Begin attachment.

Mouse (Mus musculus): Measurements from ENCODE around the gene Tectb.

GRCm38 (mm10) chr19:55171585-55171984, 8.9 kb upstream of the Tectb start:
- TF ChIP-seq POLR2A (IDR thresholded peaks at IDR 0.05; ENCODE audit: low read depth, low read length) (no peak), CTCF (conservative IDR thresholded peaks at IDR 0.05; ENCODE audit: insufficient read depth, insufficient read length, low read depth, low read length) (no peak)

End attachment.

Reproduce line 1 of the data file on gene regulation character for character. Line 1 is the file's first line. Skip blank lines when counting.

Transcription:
Mouse (Mus musculus): Measurements from ENCODE around the gene Tectb.